Franchy Cordero, CF, Triple-A El Paso
When I last wrote about Franchy Cordero, he was just knocked out of the #30 spot in MLB Pipeline’s prospect rankings for the Padres. I thought he’d be back on their list and he was in fact rewarded for a solid season by returning to the list at #25. But an even better reward for his last season was the Padres placing Cordero on the 40-man roster. Cordero also played quite a bit this spring as he appeared in 17 games and had 27 at-bats for the big-league team. He did not hit all too well, going 5-27, and slashing .185/.343/.370. Good news here was he hit a double and two triples and stole two bases, so he did show some productivity while playing solid defense in the outfield.
Cordero should begin the season in El Paso playing for the Triple-A Chihuahuas. He was reassigned to the minors by the Padres on the 19th of March. If Manuel Margot breaks camp with the Padres, Cordero will most likely man center field. If Margot is sent down for team control considerations, then Cordero should be in right. Either way, Cordero will provide excellent insurance in case the injury bug bites the Padres in the outfield. With Jabari Blash all but assured of making the 25-man roster, it would make sense for the next outfielder up to be Cordero. (Billy Lybarger)
Javier Guerra, SS, High-A Lake Elsinore
With a few exceptions, 2016 was one of the Padres’ best years in terms of player acquisition and development. The top players currently in the system were either acquired (Espinoza, Morejon, etc.) or took major steps forward (Margot, Renfroe, Urias). One of the exceptions, however, was arguably the team’s top prospect heading into the season: shortstop Javy Guerra.
Guerra was dreadful last year (.202/.264/.325) in 105 games for Lake Elsinore, with reports from prospect evaluators that he looked even worse than his numbers. The Padres shut him down in August with an “undisclosed injury,” and in a recent interview with David Jay of MadFriars, Guerra all but confirmed his struggles were related to mental health.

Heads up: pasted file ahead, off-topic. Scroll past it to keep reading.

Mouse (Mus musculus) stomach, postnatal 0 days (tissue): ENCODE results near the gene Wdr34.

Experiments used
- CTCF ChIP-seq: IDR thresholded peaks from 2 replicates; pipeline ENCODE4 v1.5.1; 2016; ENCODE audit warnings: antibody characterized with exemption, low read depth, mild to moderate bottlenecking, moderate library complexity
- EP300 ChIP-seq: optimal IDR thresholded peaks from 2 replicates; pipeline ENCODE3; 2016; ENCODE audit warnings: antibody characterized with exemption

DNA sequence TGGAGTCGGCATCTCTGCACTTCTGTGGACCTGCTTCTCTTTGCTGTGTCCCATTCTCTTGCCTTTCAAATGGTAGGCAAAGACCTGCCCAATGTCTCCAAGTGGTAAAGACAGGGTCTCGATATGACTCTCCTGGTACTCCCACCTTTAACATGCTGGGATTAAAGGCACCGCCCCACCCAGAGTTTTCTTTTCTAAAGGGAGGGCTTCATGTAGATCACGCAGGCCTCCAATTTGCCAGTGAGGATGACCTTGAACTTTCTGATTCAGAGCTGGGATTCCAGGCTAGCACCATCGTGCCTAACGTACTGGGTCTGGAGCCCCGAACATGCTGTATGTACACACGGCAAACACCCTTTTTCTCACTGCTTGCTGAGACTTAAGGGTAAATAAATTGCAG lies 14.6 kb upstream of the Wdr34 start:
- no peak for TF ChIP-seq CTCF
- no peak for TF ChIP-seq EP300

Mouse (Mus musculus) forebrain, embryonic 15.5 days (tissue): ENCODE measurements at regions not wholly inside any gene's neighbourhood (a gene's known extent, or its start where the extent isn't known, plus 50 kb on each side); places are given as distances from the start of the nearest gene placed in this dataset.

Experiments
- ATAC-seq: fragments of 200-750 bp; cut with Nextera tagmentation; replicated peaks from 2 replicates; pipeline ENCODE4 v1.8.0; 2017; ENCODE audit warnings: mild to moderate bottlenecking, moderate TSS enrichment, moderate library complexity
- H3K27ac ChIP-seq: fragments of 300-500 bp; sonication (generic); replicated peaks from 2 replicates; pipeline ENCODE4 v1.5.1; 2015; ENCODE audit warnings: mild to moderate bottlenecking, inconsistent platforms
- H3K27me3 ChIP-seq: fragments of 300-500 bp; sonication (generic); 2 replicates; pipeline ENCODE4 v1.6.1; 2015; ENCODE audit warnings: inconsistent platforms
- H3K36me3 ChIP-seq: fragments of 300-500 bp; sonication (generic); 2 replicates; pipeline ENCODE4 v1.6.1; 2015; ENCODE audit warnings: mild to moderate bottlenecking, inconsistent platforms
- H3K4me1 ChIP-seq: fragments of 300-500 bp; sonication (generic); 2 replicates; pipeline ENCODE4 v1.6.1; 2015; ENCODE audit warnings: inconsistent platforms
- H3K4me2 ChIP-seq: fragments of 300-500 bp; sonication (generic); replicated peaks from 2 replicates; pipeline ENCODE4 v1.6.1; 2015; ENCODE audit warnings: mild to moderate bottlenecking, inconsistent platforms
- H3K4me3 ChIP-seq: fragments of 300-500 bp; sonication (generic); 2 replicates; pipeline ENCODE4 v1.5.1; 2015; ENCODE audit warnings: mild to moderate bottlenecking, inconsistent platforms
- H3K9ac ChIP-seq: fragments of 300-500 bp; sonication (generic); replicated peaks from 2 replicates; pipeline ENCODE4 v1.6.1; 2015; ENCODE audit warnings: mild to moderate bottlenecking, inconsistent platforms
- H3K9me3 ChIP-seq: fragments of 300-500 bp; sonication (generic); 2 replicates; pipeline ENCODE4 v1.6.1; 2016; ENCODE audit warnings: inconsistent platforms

On who was involved in the decision to shut him down:
“It wasn’t something that serious. It was a conversation with the trainers and some of the staff together. I just didn’t feel quite right playing in terms of fatigue and stress. Those are the things that went into it.”
Guerra went from being a very good prospect in one of the best systems in baseball to being the best one in a painfully mediocre one. That pressure would be daunting for anyone, and it obviously got in the 20-year-old’s head. It’s kind of ridiculous, though, how thoroughly written off he was after his struggles. In one of his chats last year, FanGraphs lead prospect writer Eric Longenhagen went as far to call him a non-prospect.
Guerra, unsurprisingly, didn’t make any top-100 prospect lists last year, and he’ll be back at High-A, at least for the start of the 2017 season. I’ve yet to read any reports about Guerra’s physical skills declining. The plus defense, power, and athleticism from a premium position are all still there. And he’s still only 21.
If he’s healthy, mentally and physically, I see no reason why he can’t be one of the best prospects in what’s now a loaded system. Guerra’s way too young to give up on. Even if his bat is just average, his defense makes him a first division starter, something the Padres haven’t had at shortstop in 10 years, and counting. (Oscar)
Fernando Tatis Jr., SS, Single-A Fort Wayne
If prospect evaluation is, as Jason Parks used to say, just a snapshot in time, then here’s where Tatis is at in the scrap book:
That’s just moments after he crushed what appears to be a spring training home run into left-center field (h/t: @advancedstats23), the game of baseball in the palm of his hand. The reports on Tatis—now documented routinely in this space—have remained somewhere between positive and downright giddy this spring. Here’s one:
Fernando Tatis Jr. in the field is a breath of fresh air. Does so many little things, little more fundamentally sound. Athlete and leader
— Chris Kusiolek (@CaliKusiolek) March 21, 2017
Tatis is just barely 18, though, so there are many snapshots left to be taken.
It’s important, even when sitting near the front of the bandwagon, to always acknowledge the unpredictability in projecting the future of young baseball players, and the inherent difficultly in successfully rising up through the game’s final rungs. Tatis has to make a major step this year, jumping to full season ball for the first time. At some point, he’ll have to prove he can hit more polished Double-A pitchers, then Triple-A, then finally big leaguers, dudes like Clayton Kershaw, Johnny Cueto, and Kenley Jansen (and, sometimes, Mike Pelfrey). We haven’t even mentioned the defensive side of the game, or base running, or the mental aspect, or the physical grind of a long season, or injuries. It’s a long road, full of unforeseen hardships and hard-spinning sliders, and Tatis is just getting started, for good or bad (mostly good, we think).
That’s not to slow the hype train on Tatis, but you’re only as good as your next snapshot—or something like that.
(PS: We’ve got like 30 disposable cameras stashed away at Padres Public headquarters, and we’re not afraid to use ’em.) (Sac Bunt Dustin)